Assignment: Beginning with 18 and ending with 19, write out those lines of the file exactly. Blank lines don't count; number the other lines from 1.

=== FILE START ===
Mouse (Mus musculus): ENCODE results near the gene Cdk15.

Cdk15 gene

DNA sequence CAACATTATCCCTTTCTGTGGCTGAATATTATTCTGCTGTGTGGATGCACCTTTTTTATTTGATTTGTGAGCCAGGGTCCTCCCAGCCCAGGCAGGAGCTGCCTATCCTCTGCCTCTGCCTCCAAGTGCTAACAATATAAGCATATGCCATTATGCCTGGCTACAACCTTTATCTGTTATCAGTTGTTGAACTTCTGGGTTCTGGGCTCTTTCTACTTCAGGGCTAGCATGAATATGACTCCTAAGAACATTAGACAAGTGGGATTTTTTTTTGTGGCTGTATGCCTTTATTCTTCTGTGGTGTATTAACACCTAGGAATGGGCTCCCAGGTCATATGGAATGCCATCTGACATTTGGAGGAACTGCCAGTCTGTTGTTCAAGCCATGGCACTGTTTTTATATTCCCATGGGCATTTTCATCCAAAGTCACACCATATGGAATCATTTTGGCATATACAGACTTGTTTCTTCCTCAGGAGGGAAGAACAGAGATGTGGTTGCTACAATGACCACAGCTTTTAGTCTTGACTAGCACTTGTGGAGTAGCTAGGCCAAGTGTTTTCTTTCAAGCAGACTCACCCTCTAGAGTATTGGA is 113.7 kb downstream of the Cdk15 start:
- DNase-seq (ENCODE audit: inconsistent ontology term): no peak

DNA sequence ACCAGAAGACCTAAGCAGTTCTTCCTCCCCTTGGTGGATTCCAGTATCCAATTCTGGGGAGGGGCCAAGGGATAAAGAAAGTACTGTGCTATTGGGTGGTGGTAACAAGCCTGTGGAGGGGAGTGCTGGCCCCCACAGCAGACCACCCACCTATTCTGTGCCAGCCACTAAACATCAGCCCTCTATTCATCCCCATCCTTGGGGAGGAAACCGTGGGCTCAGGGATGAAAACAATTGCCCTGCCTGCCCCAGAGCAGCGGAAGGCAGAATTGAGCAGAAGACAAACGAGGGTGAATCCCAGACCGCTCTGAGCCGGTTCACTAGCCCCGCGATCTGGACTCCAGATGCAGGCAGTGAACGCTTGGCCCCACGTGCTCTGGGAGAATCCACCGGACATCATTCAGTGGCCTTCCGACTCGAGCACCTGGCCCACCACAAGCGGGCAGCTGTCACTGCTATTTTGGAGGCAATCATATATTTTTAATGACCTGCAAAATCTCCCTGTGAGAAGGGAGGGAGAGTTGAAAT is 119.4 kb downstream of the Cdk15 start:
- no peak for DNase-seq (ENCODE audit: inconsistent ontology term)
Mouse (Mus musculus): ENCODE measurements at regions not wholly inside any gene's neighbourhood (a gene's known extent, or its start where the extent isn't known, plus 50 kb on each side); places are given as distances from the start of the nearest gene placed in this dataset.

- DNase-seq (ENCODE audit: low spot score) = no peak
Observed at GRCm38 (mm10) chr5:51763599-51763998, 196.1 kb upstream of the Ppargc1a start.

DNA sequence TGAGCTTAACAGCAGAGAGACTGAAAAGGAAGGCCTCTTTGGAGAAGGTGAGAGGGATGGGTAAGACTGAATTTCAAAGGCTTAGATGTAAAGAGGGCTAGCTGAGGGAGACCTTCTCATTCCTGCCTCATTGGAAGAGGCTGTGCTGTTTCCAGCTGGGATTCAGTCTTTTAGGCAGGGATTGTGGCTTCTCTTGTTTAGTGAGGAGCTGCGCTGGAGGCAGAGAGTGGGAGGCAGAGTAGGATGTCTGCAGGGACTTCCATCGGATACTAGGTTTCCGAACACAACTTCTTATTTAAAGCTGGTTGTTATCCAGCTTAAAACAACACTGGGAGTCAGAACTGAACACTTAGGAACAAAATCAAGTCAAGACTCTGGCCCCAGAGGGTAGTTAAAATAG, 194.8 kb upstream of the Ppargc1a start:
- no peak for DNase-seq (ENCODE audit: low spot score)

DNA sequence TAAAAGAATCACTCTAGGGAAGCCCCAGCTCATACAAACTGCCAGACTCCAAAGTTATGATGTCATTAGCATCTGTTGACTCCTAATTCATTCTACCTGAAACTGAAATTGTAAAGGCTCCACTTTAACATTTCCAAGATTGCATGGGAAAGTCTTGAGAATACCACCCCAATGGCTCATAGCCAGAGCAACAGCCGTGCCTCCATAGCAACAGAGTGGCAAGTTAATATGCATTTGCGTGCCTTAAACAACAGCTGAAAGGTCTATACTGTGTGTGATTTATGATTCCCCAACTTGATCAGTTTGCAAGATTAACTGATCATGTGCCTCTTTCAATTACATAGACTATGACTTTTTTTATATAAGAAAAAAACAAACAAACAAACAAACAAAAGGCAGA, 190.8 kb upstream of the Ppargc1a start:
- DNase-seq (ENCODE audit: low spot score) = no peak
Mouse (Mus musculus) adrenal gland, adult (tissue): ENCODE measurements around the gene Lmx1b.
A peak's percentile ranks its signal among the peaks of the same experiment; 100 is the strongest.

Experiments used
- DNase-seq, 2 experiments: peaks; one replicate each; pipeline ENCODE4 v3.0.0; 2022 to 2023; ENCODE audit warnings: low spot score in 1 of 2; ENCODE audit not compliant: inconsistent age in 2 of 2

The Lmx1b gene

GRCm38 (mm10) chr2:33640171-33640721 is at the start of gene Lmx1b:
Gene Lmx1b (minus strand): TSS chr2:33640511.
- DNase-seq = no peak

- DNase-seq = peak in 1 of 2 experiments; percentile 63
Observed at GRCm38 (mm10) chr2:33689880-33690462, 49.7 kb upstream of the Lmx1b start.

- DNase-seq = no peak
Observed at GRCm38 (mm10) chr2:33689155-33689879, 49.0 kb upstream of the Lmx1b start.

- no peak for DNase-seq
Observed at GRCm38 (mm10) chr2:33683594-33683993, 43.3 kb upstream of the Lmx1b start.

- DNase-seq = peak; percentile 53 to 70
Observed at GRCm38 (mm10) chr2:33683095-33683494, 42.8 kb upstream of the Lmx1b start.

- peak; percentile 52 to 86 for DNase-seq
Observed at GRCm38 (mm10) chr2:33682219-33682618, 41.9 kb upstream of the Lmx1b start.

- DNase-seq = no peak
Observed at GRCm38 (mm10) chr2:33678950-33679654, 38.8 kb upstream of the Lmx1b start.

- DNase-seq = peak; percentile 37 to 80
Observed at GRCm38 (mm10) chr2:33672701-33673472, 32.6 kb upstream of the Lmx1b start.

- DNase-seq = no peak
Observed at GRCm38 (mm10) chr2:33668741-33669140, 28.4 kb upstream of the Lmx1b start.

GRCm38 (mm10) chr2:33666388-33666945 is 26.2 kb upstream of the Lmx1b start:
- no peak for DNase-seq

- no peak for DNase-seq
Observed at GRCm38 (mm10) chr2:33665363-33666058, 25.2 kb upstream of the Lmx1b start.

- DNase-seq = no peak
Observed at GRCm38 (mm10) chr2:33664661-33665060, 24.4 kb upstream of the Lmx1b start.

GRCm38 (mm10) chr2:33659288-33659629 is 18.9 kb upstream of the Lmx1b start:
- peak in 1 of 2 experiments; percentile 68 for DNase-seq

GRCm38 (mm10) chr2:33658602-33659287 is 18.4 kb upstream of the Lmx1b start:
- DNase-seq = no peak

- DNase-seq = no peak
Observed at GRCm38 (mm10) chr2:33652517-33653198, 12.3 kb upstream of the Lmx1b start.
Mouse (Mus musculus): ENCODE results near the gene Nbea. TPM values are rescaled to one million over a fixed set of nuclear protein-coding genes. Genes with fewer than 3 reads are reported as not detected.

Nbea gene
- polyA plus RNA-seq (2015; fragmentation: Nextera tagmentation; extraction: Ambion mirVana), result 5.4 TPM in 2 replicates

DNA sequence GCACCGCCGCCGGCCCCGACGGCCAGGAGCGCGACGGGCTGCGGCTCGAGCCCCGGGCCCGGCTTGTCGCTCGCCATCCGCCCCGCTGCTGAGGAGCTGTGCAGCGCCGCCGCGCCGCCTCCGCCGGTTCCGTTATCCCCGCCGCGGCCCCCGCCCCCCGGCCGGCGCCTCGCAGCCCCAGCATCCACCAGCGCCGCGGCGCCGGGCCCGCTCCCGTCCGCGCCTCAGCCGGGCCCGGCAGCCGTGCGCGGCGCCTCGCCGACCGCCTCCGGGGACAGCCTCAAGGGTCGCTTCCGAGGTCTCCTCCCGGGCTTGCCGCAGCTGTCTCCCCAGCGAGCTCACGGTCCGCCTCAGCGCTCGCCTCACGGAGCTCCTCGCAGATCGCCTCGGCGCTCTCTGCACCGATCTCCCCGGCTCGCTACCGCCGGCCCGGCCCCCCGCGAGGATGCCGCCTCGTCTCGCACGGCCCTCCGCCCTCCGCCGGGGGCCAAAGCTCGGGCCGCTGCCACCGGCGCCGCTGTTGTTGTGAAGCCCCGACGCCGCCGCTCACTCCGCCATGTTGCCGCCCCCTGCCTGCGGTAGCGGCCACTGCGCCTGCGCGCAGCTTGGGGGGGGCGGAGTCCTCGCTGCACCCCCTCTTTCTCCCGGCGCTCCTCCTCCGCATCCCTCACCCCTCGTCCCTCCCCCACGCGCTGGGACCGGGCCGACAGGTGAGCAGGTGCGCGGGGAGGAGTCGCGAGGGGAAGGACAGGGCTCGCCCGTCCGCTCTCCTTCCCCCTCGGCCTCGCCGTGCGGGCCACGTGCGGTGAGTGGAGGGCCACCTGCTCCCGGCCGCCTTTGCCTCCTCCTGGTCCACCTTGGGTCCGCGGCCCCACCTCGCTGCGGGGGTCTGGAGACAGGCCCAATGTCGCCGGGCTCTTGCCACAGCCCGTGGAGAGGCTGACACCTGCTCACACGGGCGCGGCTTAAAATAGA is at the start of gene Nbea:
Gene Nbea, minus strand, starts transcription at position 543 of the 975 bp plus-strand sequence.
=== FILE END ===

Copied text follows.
The Lmx1b gene

GRCm38 (mm10) chr2:33640171-33640721 is at the start of gene Lmx1b: